Like UT, ETSU Students Want Their Own 'Sex Week'

JOHNSON CITY, Tenn.—Last year, we wrote about the consternation among anti-porn types over plans to throw another Sex Week at the University of Tennessee in Nashville, which culminated in state legislators passing a non-binding resolution condemning the event. Now, students at their kissing cousin campus a few hundred miles to the east, East Tennessee State University in Johnson City, want their own Sex Week, and it is anticipated that similar anxiety may result.

According to student newspaper The Daily Beacon, the school's student government president is concerned about even having an event called "Sex Week," which appears to be so toxic that the state legislature also toyed with the idea of outlawing the events while also threatening to hold back funding from the institution.

That was clearly on the mind of ETSU SGA President Doretha Benn when she told the Beacon, "The UT situation is very concerning. We're focusing on health, communication and education. I don't think 'Sex Week' would be the appropriate title, because it doesn't necessarily grasp the whole concept we are trying to go for."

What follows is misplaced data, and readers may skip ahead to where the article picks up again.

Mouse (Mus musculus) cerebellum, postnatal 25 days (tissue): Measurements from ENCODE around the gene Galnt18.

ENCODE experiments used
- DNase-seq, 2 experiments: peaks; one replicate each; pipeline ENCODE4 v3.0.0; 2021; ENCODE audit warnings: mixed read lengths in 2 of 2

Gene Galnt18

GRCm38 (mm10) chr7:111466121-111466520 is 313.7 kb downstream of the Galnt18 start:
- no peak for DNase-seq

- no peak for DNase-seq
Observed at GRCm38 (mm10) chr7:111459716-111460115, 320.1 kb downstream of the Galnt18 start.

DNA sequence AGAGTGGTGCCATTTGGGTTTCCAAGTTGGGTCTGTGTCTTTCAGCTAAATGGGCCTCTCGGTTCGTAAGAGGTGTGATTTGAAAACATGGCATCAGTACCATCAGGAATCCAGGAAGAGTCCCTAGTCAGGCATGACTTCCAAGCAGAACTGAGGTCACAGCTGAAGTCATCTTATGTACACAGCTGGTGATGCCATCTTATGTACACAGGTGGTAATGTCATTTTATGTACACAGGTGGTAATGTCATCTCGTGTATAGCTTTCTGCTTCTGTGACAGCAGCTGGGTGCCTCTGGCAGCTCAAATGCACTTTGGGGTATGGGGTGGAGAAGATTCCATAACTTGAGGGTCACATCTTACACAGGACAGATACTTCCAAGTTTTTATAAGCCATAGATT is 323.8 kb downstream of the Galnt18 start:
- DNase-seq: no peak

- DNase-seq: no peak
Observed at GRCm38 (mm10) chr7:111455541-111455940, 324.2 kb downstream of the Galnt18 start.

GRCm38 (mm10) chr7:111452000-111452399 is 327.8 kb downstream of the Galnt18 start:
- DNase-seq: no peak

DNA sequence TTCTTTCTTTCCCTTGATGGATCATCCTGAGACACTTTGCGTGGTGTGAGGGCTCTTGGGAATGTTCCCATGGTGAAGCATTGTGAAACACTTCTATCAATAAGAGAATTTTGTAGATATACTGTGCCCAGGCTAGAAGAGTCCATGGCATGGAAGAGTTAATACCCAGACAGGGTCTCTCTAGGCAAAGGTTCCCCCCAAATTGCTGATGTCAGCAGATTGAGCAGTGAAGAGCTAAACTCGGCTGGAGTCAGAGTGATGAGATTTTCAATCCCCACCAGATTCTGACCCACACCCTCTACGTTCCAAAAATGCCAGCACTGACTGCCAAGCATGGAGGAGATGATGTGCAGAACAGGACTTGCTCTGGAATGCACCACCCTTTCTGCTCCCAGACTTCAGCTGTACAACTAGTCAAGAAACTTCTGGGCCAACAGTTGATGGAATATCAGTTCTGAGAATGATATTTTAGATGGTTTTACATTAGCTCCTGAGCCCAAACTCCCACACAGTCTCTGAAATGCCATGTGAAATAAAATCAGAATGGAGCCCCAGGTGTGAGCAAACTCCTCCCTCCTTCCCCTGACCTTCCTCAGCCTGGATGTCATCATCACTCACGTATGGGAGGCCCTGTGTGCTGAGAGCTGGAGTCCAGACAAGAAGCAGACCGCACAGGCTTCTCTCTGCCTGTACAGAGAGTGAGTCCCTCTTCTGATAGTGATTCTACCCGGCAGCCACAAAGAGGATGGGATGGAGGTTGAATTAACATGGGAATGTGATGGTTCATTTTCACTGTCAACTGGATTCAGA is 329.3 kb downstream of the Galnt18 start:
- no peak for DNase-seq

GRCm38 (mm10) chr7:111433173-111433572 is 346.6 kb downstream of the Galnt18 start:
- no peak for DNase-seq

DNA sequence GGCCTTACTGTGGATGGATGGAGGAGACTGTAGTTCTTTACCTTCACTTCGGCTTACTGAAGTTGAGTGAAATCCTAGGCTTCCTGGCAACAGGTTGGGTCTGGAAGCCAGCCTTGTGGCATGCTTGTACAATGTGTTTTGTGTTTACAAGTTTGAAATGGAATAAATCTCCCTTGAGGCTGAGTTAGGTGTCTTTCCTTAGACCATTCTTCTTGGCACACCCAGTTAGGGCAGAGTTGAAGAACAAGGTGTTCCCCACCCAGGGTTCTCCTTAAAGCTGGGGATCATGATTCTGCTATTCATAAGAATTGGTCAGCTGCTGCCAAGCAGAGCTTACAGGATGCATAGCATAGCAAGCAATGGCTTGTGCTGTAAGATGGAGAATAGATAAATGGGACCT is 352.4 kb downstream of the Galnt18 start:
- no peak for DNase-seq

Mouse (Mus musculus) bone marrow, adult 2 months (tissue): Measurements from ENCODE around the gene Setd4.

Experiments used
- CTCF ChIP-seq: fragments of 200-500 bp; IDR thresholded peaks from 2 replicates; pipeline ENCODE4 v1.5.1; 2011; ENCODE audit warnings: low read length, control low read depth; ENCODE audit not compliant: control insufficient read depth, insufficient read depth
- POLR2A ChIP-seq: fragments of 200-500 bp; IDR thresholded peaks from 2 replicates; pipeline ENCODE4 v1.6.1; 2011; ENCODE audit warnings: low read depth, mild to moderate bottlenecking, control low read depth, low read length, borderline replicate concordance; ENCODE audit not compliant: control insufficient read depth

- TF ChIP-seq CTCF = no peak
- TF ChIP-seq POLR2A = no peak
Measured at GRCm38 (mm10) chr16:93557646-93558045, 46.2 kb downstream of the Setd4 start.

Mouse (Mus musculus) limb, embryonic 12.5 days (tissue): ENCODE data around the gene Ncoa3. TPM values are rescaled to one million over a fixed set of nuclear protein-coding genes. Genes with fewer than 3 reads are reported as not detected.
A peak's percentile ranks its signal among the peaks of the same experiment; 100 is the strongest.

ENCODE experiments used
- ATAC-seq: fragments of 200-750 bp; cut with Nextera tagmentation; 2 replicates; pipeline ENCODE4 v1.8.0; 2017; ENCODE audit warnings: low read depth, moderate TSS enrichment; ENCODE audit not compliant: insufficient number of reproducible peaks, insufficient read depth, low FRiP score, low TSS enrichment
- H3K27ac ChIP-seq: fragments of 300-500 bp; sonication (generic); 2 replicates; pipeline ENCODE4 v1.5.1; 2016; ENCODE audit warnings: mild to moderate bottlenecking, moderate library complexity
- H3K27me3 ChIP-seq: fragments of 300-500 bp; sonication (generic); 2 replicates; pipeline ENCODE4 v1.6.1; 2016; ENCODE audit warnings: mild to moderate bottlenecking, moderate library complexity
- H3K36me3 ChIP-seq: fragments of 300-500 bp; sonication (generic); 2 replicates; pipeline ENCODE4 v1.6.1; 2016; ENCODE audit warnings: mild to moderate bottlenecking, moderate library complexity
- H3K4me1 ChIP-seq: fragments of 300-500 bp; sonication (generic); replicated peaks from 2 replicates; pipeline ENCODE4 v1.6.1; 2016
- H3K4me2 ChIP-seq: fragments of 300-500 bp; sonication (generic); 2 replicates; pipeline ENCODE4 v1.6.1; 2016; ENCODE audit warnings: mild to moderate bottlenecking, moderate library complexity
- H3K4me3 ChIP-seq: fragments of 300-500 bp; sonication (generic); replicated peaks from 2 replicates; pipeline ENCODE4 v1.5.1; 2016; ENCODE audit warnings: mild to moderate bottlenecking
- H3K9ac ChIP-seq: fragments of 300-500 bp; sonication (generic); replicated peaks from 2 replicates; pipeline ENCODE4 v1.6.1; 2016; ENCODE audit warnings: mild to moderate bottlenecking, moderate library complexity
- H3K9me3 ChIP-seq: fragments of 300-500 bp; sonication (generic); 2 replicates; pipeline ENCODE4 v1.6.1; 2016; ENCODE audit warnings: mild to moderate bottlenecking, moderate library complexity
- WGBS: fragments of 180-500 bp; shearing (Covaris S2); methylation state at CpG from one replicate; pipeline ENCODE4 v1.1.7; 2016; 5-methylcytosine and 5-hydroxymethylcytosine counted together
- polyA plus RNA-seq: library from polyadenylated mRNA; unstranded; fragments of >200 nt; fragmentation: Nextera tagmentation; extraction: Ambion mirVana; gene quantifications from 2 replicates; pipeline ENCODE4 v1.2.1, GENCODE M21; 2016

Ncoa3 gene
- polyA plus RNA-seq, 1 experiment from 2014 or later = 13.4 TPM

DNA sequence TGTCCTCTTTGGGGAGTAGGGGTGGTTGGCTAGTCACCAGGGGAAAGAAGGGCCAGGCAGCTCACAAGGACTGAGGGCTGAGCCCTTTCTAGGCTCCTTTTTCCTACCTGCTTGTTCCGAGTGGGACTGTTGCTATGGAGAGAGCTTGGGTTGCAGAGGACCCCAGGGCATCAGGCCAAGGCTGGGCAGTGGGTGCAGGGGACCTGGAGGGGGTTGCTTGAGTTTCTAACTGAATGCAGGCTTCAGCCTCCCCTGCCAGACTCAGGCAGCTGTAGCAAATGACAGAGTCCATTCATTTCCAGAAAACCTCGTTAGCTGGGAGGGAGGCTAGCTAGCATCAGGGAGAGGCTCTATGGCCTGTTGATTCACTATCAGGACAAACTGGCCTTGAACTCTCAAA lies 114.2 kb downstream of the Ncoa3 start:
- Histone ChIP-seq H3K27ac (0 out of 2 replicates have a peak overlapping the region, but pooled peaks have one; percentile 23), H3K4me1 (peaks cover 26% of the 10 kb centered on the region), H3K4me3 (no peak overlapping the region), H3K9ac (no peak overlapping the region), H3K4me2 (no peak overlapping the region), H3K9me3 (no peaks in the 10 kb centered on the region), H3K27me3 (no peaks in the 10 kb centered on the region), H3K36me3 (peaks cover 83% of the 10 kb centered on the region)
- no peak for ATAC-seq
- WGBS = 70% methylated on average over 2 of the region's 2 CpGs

While ETSU doesn't have a Sex Week program planned yet, it does have a student and Sex Week advocate named Max Carwile, who gets an enthusiastic thumbs up from Nickie Hackenbrack, senior in biochemistry, cellular and molecular biology and co-chair of Sexual Empowerment and Awareness at Tennessee (SEAT), who told the Beacon, "Max has a fantastic group of people already at ETSU that I know will put together a Sex Week that is tailored to ETSU's needs and interests. People see the word 'sex' and make assumptions about what we are trying to accomplish. In reality, we do not presume that anyone is or is not having sex and talking about sex is not emphatically encouraging sexual activities. I suspect that ETSU's biggest challenge will be similar."

Students at the school plan to meet again this month to go over plans for the event, which Carville said will hopefully be up and running in February, offering a program that he said would probably look at lot different than the one put together by UT students, though with a similar focus on three main three essential elements of sex: health, communication and pleasure.

Stay tuned...